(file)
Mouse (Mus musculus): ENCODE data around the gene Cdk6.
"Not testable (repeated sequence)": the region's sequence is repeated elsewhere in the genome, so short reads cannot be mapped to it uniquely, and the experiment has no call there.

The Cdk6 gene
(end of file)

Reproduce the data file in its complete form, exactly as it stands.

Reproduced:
Mouse (Mus musculus): ENCODE data around the gene Cdk6.
"Not testable (repeated sequence)": the region's sequence is repeated elsewhere in the genome, so short reads cannot be mapped to it uniquely, and the experiment has no call there.

The Cdk6 gene